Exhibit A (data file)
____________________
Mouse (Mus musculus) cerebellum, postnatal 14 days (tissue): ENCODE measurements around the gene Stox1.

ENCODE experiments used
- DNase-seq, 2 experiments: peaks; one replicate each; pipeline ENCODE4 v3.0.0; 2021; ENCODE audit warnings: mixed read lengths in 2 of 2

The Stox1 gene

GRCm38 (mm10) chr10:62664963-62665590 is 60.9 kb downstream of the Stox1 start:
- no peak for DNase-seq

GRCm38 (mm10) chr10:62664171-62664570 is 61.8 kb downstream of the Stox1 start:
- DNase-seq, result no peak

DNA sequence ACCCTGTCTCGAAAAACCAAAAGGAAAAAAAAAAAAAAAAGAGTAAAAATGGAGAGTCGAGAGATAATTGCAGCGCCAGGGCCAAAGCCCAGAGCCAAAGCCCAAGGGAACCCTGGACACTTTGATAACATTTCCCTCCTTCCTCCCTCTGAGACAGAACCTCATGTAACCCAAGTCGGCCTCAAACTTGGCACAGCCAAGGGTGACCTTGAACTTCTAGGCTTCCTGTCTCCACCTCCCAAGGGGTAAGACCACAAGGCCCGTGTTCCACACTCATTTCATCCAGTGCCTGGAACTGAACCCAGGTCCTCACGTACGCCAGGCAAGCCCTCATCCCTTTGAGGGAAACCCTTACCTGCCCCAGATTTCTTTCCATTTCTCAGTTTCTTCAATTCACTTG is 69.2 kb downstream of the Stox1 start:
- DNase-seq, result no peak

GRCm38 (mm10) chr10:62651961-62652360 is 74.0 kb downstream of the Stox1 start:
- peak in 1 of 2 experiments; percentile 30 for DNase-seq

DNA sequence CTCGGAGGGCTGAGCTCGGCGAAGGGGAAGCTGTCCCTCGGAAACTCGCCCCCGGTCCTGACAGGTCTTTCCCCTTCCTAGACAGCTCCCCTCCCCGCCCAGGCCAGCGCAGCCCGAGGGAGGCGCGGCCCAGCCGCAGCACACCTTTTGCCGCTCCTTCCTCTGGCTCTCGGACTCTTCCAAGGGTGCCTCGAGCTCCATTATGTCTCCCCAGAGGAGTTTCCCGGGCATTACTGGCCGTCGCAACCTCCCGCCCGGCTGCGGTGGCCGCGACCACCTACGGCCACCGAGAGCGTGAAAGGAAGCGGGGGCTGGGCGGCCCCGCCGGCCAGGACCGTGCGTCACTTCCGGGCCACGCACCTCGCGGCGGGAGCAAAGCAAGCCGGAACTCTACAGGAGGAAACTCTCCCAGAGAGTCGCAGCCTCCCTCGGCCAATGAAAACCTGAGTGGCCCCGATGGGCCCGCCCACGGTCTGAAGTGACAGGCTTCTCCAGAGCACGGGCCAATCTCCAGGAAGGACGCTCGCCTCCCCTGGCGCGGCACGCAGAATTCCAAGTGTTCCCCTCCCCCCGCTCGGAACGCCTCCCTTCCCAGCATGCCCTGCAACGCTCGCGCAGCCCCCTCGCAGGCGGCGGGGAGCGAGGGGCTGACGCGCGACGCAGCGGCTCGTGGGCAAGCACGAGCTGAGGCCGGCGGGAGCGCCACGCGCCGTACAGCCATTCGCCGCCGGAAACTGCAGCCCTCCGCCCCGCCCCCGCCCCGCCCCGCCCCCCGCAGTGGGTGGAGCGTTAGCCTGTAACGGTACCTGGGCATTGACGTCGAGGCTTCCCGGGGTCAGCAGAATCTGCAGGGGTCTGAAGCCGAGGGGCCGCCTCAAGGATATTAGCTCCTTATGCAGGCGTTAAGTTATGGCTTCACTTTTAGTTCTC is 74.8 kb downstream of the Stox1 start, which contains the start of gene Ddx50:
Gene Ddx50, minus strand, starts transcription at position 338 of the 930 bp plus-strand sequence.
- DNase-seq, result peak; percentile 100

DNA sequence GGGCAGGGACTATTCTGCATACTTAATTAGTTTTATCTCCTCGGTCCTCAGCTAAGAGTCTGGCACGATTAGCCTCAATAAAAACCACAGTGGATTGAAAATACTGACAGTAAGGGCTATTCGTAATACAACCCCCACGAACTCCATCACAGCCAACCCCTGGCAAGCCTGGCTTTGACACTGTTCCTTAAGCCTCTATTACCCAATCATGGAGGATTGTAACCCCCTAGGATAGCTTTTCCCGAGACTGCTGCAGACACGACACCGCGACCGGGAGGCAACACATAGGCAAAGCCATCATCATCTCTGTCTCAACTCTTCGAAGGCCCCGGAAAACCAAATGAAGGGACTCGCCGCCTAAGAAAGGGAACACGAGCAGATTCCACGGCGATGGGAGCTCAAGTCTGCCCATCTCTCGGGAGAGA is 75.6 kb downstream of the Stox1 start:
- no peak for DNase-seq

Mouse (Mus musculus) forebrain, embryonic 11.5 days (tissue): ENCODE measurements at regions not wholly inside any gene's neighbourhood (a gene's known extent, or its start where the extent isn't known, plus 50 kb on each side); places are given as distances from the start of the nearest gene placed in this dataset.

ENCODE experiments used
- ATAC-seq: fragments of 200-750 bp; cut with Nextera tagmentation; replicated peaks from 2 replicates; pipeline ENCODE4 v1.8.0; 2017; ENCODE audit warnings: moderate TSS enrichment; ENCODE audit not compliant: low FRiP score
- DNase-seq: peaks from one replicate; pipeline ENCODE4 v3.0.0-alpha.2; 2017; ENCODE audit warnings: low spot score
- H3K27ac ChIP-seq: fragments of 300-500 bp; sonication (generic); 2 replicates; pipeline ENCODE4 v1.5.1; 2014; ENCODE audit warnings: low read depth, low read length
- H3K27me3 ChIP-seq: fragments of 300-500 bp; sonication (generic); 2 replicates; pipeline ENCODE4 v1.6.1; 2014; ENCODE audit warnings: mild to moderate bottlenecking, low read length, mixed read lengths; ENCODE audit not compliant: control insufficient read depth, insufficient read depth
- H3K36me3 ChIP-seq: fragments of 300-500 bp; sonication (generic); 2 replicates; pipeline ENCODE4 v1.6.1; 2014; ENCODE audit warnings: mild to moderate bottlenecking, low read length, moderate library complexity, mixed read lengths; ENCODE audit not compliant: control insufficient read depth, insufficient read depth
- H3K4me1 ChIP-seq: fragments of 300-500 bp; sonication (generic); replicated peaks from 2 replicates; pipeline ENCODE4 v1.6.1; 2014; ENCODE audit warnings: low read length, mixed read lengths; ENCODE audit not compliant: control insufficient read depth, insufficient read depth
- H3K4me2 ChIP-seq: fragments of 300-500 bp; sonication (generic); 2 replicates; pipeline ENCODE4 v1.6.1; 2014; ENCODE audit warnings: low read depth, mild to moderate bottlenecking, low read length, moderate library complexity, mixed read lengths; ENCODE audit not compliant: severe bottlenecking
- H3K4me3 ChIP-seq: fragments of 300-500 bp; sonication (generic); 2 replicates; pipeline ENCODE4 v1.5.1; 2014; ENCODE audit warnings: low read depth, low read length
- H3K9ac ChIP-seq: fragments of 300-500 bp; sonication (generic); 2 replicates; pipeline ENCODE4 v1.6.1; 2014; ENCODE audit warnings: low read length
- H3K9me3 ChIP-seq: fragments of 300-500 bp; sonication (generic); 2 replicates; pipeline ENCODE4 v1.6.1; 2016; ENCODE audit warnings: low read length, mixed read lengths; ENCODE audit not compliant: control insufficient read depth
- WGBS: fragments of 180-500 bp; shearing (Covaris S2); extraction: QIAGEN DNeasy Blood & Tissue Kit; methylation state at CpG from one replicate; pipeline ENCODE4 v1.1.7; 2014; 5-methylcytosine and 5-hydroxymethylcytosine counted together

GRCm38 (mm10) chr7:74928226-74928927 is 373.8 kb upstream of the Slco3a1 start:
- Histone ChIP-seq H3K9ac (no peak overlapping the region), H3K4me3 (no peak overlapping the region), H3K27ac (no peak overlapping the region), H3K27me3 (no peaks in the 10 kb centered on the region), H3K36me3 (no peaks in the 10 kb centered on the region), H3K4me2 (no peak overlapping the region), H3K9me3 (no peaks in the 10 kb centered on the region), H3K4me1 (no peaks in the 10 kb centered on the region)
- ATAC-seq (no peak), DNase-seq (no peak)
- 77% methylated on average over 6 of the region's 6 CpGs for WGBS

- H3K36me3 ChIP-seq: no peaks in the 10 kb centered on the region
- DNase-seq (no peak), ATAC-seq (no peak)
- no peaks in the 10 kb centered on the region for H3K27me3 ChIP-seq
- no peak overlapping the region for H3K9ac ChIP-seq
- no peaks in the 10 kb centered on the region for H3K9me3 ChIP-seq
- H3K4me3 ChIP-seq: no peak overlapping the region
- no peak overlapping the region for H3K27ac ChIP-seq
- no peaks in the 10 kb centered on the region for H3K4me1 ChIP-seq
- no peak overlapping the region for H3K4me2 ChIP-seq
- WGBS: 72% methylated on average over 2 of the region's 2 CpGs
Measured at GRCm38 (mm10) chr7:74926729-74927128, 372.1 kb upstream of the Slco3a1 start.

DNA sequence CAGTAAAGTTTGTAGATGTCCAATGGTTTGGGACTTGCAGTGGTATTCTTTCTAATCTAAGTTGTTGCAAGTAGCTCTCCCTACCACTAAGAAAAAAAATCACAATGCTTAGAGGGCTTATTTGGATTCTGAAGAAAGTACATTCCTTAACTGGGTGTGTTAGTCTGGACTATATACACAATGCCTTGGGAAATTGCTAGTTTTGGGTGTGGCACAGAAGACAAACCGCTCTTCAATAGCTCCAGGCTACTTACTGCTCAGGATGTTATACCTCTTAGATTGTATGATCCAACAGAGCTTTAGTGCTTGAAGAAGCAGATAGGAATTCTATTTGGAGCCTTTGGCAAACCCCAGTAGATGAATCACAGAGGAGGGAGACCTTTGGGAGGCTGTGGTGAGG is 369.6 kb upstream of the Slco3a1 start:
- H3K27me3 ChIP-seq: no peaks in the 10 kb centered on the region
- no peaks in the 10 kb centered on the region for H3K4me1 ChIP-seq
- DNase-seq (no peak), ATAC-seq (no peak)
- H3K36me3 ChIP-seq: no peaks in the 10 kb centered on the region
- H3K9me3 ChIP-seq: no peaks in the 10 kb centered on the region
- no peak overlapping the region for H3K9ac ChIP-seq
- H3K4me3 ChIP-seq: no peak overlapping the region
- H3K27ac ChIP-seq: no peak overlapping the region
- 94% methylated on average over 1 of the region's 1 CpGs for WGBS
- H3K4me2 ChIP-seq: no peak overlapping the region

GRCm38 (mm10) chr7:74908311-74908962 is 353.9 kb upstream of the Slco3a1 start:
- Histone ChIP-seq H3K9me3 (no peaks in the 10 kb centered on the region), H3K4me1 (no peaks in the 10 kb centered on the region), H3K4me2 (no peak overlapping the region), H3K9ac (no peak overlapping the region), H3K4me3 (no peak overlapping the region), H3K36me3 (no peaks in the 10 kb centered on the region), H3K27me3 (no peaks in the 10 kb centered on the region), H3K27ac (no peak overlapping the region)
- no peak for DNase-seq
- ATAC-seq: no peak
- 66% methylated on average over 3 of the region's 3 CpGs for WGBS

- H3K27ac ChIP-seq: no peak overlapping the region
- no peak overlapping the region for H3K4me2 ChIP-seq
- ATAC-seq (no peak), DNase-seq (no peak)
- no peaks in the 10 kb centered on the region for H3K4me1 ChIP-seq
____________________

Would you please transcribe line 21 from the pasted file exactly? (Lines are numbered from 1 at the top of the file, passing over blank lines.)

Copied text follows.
- DNase-seq: peaks from one replicate; pipeline ENCODE4 v3.0.0-alpha.2; 2017; ENCODE audit warnings: low spot score